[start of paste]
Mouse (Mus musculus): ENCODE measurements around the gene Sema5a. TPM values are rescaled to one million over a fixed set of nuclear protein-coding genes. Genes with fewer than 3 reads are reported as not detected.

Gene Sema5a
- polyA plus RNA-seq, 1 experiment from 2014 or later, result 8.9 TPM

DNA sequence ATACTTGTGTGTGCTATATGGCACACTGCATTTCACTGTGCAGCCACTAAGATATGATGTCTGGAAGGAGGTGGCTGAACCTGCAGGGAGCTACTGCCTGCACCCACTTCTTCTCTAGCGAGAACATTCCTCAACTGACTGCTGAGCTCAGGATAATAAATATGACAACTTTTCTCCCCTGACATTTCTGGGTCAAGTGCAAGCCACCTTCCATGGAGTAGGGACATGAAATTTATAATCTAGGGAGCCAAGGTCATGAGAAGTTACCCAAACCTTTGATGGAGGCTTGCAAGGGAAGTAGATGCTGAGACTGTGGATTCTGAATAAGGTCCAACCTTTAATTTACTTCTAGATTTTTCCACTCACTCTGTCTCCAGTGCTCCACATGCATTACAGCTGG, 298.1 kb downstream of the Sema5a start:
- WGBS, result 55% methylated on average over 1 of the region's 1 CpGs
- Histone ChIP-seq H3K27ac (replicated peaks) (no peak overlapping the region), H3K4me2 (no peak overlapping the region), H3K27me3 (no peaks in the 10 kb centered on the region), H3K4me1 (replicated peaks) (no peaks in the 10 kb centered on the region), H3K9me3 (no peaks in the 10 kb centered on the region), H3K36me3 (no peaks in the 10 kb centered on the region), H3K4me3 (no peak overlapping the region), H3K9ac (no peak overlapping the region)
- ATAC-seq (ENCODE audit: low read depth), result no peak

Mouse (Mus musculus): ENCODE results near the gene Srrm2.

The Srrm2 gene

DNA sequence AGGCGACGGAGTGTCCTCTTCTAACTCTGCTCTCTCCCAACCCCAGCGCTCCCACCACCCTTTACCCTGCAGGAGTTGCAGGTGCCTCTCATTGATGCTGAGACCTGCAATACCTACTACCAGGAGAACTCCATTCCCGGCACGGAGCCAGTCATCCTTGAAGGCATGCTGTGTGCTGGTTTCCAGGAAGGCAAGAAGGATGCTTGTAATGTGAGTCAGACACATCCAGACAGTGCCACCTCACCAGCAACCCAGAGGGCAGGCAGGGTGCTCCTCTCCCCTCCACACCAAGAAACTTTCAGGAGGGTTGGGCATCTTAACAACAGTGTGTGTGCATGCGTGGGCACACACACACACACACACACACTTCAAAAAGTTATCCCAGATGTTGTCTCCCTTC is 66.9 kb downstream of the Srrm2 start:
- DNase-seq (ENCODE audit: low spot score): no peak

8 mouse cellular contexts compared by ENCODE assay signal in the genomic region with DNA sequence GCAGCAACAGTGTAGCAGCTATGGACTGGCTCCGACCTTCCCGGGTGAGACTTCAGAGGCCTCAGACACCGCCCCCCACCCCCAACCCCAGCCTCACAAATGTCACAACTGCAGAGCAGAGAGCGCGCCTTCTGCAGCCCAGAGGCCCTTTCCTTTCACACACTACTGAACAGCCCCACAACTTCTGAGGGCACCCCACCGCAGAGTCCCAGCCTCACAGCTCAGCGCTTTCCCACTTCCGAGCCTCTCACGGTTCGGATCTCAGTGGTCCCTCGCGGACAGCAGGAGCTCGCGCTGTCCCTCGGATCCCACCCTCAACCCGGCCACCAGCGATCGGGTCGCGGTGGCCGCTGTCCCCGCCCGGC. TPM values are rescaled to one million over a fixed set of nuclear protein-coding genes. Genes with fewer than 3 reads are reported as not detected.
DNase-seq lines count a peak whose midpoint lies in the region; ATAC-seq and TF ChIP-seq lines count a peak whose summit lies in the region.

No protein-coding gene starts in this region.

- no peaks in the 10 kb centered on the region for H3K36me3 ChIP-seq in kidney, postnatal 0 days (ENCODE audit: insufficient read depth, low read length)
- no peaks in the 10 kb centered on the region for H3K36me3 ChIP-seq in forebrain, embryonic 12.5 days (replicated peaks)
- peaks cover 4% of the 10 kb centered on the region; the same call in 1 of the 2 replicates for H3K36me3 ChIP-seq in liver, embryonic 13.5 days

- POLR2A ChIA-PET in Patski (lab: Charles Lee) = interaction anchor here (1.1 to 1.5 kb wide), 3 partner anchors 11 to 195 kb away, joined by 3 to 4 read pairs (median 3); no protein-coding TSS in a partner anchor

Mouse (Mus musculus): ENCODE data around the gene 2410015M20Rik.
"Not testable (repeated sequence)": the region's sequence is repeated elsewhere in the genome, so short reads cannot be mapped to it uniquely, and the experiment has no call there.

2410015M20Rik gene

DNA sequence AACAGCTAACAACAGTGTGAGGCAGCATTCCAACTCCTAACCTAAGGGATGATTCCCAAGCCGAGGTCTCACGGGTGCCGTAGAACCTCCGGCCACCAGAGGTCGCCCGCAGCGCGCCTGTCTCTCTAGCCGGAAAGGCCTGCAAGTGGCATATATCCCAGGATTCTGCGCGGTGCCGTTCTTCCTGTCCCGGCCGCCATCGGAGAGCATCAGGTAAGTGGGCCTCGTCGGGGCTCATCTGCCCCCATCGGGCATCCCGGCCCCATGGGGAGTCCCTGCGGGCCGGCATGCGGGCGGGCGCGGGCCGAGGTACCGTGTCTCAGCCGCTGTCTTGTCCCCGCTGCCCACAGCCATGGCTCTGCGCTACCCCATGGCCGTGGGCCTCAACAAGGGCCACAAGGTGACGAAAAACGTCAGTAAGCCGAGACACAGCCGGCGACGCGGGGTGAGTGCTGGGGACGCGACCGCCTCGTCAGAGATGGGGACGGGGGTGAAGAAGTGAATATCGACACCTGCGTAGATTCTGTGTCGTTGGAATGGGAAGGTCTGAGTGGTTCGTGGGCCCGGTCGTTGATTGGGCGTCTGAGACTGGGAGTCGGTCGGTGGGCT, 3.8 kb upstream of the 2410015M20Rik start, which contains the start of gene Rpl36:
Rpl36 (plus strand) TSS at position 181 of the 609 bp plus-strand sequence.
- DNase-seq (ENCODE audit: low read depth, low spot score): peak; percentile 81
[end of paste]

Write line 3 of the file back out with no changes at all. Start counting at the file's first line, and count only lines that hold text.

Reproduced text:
- polyA plus RNA-seq, 1 experiment from 2014 or later, result 8.9 TPM